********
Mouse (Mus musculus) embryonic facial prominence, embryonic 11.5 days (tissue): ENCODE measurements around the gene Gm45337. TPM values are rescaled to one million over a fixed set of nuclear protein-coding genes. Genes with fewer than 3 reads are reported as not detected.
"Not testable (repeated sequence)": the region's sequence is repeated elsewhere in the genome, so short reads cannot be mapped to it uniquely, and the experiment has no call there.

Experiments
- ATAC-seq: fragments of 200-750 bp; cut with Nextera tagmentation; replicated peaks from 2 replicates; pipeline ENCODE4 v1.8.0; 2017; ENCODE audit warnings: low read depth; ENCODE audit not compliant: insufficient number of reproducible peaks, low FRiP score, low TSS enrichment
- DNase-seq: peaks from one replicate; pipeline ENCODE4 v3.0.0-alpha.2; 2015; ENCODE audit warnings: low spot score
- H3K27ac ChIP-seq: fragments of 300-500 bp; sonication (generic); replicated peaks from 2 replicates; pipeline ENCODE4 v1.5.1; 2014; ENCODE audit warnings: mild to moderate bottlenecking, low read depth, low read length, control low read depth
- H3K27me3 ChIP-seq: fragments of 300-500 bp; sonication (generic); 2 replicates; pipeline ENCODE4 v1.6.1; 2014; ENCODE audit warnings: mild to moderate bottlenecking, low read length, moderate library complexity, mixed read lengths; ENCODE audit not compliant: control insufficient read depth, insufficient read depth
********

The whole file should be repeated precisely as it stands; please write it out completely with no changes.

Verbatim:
Mouse (Mus musculus) embryonic facial prominence, embryonic 11.5 days (tissue): ENCODE measurements around the gene Gm45337. TPM values are rescaled to one million over a fixed set of nuclear protein-coding genes. Genes with fewer than 3 reads are reported as not detected.
"Not testable (repeated sequence)": the region's sequence is repeated elsewhere in the genome, so short reads cannot be mapped to it uniquely, and the experiment has no call there.

Experiments
- ATAC-seq: fragments of 200-750 bp; cut with Nextera tagmentation; replicated peaks from 2 replicates; pipeline ENCODE4 v1.8.0; 2017; ENCODE audit warnings: low read depth; ENCODE audit not compliant: insufficient number of reproducible peaks, low FRiP score, low TSS enrichment
- DNase-seq: peaks from one replicate; pipeline ENCODE4 v3.0.0-alpha.2; 2015; ENCODE audit warnings: low spot score
- H3K27ac ChIP-seq: fragments of 300-500 bp; sonication (generic); replicated peaks from 2 replicates; pipeline ENCODE4 v1.5.1; 2014; ENCODE audit warnings: mild to moderate bottlenecking, low read depth, low read length, control low read depth
- H3K27me3 ChIP-seq: fragments of 300-500 bp; sonication (generic); 2 replicates; pipeline ENCODE4 v1.6.1; 2014; ENCODE audit warnings: mild to moderate bottlenecking, low read length, moderate library complexity, mixed read lengths; ENCODE audit not compliant: control insufficient read depth, insufficient read depth